Ozone pollution has led to a significant increase in cardiovascular diseases

(ORDO NEWS) — Chinese and American scientists in a sample of about 258 million people have found that exceeding the maximum permissible concentrations of ozone correlates with a significant increase in hospitalizations associated with heart attacks, heart failure and strokes.

Ozone is the main air pollutant in photochemical smog. This form of smog is characterized by atmospheric pollution, in which high concentrations of nitrogen oxides and volatile organic compounds mix as a result of exposure to sunlight.

The latter contributes to a series of photochemical reactions that lead to the formation of ozone and other secondary pollutants.

Organic compounds and nitrogen oxides are emitted by automobiles, power plants, industrial boilers, refineries, chemical plants and biomass, coal and peat combustion plants.

Previous studies have shown that ozone pollution harms the cardiovascular system, but the risk of developing them due to these factors remained unconfirmed.

Scientists from Xiyan Jiaotong, Beijing (China) and Columbia (USA) Universities closed the gap in this issue by presenting their findings in the European Heart Journal.

They studied the relationship between ozone pollution and hospitalizations for cardiovascular disease in 70 Chinese cities from 2015 to 2017.

The data was taken from the two main national health insurance systems and covered about 258 million people, that is, more than 18 percent of the population of China.

During the study period, more than 6.4 million people were hospitalized due to cardiovascular diseases (ischemic heart disease, stroke, heart failure, angina pectoris, acute myocardial infarction, coronary syndrome, etc.).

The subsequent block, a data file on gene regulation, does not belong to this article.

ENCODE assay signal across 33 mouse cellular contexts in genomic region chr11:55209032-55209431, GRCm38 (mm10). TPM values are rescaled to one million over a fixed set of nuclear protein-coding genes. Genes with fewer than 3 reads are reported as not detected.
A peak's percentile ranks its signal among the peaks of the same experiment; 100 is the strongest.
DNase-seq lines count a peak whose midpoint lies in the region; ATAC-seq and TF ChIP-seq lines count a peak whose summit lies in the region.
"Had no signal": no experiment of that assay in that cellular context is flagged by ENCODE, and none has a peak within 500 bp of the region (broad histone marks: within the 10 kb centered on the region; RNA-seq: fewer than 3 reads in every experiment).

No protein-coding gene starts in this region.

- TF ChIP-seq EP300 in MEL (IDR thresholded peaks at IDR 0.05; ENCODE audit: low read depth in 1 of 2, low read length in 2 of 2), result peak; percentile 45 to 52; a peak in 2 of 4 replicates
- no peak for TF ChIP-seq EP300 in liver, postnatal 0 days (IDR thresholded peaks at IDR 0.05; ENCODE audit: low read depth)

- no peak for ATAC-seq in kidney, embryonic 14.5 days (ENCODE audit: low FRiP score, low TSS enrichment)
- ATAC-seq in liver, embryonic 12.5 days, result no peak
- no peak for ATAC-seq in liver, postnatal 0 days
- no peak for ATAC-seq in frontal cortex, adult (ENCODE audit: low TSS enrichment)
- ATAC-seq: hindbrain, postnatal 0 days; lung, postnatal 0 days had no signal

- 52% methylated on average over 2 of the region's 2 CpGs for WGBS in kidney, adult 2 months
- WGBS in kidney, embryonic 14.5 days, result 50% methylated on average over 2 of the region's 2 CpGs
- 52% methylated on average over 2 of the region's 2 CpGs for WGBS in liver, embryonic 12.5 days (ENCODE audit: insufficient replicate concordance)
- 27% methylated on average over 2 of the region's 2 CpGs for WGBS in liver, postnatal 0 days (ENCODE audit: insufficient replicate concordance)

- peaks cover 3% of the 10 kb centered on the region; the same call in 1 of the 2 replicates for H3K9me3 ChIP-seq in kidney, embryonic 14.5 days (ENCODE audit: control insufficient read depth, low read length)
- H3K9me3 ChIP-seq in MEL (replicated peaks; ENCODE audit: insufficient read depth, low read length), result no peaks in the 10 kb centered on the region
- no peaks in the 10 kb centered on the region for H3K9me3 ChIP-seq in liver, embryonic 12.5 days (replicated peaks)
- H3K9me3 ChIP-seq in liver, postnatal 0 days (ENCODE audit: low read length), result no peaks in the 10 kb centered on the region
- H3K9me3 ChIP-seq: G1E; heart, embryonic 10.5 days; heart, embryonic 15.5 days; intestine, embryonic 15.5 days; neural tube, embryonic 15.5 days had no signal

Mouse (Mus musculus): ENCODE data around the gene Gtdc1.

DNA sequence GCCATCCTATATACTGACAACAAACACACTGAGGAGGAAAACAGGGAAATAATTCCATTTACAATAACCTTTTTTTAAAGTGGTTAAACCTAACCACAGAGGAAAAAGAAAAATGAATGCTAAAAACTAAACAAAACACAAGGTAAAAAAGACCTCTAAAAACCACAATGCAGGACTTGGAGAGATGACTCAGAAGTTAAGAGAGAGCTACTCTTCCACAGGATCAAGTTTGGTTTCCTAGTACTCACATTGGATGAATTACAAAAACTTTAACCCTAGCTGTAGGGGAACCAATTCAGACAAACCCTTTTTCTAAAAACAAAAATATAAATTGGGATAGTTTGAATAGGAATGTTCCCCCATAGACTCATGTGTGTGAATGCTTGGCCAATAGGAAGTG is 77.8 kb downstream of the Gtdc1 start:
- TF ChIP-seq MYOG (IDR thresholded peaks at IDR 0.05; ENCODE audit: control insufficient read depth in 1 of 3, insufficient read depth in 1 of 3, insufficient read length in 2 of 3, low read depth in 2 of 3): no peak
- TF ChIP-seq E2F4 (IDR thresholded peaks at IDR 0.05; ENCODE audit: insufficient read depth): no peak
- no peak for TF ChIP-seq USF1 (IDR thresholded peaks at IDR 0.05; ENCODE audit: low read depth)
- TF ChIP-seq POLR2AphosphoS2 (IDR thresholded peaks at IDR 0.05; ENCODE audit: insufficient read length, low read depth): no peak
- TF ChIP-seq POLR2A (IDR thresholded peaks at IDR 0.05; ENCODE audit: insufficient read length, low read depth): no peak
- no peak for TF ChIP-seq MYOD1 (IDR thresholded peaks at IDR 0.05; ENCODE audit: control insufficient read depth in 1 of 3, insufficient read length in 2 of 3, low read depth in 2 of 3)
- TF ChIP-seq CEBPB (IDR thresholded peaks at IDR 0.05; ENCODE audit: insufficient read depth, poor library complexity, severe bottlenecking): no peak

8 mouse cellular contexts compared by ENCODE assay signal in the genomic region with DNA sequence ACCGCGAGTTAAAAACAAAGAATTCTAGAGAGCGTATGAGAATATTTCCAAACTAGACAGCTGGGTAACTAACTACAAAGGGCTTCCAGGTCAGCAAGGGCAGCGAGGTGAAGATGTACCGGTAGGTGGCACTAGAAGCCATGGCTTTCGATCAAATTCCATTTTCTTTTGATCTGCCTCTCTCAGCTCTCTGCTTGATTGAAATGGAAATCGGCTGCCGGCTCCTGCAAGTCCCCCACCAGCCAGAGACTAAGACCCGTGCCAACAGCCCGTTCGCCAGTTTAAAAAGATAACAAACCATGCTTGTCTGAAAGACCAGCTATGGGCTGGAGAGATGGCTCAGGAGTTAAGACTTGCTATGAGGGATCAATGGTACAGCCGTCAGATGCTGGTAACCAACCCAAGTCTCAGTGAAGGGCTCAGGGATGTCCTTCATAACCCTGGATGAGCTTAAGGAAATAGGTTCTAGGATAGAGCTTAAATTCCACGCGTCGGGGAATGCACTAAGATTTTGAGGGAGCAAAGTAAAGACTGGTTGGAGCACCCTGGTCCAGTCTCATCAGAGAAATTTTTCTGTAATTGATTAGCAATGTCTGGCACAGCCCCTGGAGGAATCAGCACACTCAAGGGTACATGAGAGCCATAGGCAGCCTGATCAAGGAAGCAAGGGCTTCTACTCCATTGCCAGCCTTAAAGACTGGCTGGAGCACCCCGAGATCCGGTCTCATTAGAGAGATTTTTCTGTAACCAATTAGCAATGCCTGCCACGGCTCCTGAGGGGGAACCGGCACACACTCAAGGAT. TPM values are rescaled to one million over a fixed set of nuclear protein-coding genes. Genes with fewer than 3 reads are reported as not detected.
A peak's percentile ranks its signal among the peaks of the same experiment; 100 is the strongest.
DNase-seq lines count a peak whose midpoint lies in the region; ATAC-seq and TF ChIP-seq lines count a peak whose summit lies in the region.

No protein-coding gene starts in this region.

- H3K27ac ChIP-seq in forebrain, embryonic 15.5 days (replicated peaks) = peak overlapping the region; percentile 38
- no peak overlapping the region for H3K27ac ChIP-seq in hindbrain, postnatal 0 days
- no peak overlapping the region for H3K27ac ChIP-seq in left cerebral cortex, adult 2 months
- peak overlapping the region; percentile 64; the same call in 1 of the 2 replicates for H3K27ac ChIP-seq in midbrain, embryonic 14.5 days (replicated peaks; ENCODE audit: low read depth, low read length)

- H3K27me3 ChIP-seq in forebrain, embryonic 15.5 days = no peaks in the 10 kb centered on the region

At the same time, using the China National Urban Air Quality Platform, scientists obtained daily slices of eight-hour maximum average concentrations of ozone, fine particles, sulfur and nitrogen dioxide, carbon monoxide and other substances in the 70 cities studied.

The average daily maximum concentration of ozone in these settlements was 79.2 micrograms per cubic meter.

Exposure to ozone pollution has been linked to an increase in hospitalizations for cardiovascular disease (excluding hemorrhagic stroke) independent of other air pollutants.

For example, every 10 micrograms per cubic meter that increased the average eight-hour maximum ozone concentration over two days was associated with a 0.40 percent increase in hospital admissions for stroke and 0.75 percent for acute myocardial infarction.

Researchers warn: do not think that this is not enough. In summer, ozone levels can rise to over 200 micrograms per cubic meter.

This could lead to more than a 20-fold increase in hospital admissions: over eight percent for stroke and 15 percent for myocardial infarction. In the case of coronary heart disease, ozone was the cause of 109.4 thousand hospitalizations out of more than 3,194,000 cases.


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